The Future of Social Security
Is It Fair For 3 Million Government Workers To Get an Extra Boost?
One of the big issues about our future financially is Social Security. So I want to ask you a simple question. Is it going to be there for you when you reach retirement? Well, half of millennials asked that question. These are people ages 26 to 40. One half of them said, no, they are not going to get Social Security. They think the Social Security system is going to collapse and go broke long before they reach retirement. Well, I don't think they're right. I think Social Security will exist in the future.
The big question is how old we have to be to qualify to get benefit and what will the benefit be? We know that the Social Security system is in trouble right now because there are too few people working paying into the system and too many people retired, taking money out of the system and monthly benefits. The Social Security Trust fund is going to be broke in about 10 years unless Congress acts. Congress needs to either raise the taxes or reduce or delay the benefits. What's Congress doing? Well, there's a bill right now that would do neither of the above. It won't raise the taxes. It won't lower the benefits. You know what it does? It raises the benefits for government workers.
Right now, government workers have a haircut to their Social Security benefit. It's called the windfall elimination provision. It affects 2 million federal employees. There's also the government pension offset, which reduces benefits for spouses and widows of those who worked for the government, those who get a government pension as a spouse or widow. That’s another 750,000 people. The bill in Congress would eliminate these features so that government workers and their spouses or widows will get more money from Social Security. I mean, the reason that these features exist is the attitude that you shouldn't double dip if you're saving money into retirement, like paying into Social Security or paying into a pension. If you're paying into one, you shouldn't get benefits from both. And so these haircuts are designed to acknowledge that you're paying into a government pension, you're not paying into Social Security, and therefore, we're going to give you a haircut on your Social Security benefit to acknowledge your government pension benefit.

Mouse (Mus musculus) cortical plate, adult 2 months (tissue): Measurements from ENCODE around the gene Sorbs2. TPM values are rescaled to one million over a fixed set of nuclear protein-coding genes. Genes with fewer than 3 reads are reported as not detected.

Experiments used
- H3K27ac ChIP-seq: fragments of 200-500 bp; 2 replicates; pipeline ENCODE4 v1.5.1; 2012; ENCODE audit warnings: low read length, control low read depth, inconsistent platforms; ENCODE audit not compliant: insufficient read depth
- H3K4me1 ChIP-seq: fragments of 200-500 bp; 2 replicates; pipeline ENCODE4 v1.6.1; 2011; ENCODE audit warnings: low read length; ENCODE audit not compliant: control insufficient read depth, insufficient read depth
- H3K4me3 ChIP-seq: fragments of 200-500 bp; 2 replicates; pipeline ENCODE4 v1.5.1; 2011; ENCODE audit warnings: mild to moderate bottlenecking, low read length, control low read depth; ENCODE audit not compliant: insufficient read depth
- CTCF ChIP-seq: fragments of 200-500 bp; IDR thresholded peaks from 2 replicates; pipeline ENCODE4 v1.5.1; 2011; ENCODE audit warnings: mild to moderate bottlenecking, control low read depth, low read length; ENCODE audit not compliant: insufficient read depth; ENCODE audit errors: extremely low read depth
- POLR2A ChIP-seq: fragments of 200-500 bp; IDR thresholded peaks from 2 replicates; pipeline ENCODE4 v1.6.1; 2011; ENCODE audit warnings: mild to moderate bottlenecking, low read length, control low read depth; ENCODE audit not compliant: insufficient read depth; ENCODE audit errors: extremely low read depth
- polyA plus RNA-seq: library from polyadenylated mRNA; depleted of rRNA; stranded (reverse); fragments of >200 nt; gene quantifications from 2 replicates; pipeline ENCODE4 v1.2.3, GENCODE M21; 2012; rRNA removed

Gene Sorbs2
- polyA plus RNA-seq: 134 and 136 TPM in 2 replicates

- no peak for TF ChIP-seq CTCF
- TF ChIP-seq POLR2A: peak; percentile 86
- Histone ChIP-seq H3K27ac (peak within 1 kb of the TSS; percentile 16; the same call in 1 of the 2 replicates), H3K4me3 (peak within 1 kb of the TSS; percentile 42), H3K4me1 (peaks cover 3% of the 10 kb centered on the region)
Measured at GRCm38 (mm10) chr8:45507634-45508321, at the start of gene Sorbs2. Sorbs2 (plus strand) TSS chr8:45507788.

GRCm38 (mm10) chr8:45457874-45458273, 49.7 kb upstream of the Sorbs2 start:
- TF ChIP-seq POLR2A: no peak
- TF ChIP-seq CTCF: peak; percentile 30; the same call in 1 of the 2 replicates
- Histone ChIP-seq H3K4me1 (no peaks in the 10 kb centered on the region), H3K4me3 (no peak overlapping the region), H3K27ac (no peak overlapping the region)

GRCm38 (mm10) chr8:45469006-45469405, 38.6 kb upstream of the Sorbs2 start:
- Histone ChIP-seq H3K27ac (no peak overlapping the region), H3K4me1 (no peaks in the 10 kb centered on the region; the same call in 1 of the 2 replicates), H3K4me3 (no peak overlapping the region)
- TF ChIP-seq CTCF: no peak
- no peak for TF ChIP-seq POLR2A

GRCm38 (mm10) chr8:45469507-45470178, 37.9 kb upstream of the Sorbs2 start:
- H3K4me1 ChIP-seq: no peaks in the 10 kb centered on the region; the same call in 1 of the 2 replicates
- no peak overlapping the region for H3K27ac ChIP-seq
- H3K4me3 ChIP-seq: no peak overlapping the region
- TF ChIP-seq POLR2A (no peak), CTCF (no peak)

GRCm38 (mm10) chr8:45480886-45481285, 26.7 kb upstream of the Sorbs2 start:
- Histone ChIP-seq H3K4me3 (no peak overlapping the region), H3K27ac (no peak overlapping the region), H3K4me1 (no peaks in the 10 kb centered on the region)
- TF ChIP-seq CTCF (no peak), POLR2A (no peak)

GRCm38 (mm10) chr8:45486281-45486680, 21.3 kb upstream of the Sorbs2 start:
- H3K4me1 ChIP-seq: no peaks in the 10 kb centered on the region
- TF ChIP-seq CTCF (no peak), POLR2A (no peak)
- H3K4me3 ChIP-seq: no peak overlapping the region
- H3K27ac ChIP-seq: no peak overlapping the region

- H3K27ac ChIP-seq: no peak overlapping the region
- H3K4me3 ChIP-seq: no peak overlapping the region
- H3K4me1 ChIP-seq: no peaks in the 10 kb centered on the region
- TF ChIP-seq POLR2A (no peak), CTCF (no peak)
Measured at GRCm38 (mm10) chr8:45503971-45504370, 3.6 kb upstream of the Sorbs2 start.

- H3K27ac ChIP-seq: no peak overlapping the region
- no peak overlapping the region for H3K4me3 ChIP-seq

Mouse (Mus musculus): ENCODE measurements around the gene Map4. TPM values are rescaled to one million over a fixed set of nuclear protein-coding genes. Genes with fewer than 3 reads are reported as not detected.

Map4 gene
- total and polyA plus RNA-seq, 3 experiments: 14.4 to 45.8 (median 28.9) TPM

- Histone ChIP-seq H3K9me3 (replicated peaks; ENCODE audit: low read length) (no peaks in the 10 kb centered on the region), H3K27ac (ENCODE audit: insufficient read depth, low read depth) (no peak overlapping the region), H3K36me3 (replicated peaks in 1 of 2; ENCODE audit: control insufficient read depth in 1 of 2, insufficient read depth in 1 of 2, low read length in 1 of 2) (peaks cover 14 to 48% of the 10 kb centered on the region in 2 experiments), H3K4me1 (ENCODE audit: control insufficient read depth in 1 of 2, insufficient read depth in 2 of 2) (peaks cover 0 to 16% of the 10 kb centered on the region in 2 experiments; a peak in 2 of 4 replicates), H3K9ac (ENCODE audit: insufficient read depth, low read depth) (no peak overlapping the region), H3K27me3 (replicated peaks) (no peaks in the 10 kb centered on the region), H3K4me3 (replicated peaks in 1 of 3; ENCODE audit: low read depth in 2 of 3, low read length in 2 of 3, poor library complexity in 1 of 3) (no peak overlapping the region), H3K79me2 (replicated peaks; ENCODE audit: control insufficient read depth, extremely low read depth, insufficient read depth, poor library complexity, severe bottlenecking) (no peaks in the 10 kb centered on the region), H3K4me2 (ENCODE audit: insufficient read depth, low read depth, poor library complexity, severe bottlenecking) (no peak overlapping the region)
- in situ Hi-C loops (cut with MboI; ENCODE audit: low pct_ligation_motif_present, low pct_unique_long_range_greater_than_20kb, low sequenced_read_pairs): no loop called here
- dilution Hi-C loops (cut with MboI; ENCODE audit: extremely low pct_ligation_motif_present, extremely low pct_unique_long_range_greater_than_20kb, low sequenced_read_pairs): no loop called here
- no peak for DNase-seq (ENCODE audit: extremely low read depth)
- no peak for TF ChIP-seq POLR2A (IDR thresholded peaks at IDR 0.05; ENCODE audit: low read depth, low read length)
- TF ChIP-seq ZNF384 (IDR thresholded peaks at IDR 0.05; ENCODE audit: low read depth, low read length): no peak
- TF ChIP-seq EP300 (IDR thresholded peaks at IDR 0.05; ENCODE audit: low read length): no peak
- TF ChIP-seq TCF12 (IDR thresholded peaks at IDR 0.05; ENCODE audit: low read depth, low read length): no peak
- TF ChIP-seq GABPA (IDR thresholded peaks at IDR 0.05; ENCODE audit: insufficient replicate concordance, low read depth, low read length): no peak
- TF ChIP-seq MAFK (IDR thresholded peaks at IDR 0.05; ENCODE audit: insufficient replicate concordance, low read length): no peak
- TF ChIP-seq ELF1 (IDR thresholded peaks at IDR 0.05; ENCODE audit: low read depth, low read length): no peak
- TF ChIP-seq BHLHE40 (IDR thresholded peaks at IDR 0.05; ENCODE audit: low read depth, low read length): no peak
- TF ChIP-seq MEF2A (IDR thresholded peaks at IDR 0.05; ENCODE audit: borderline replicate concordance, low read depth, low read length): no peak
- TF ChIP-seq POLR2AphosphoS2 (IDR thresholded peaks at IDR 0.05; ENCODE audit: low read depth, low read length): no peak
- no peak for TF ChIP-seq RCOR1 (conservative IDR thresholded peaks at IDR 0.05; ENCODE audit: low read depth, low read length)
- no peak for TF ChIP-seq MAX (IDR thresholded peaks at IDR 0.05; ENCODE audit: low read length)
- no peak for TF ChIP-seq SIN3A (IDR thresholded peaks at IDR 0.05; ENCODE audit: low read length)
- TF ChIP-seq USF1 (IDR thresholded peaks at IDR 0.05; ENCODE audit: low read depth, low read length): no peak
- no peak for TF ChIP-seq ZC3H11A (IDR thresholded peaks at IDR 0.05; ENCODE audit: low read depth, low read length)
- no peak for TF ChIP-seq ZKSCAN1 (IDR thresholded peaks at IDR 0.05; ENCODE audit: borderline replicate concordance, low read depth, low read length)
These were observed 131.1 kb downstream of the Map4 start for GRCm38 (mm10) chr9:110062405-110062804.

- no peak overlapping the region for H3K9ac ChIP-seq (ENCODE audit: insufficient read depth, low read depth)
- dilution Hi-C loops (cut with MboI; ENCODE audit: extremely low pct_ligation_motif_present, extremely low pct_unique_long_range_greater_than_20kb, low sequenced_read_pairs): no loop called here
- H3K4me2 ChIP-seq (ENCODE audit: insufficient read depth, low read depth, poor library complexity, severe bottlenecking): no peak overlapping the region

Now, there's a bill in Congress from a Democrat, of course, saying we want to eliminate these provisions so that government workers are going to get more money from Social Security. Yeah, this will benefit those 2.7 million federal workers. But guess what? It's going to make the Social Security trust fund go broke even faster than it otherwise would.
The government analysis says it will go broke one year faster. It's going to cost Social Security $146 billion over the next 10 years - in a very moment when the Social Security system can least afford it. So while we're dealing with an issue of the trust fund being totally depleted anyway, this makes the situation that much worse. Rather than improving the situation, Congress needs to reduce benefits. It needs to delay benefits and or it needs to raise taxes. Increasing the benefits in a time like this, that doesn't make a whole lot of sense. It's fiscally irresponsible.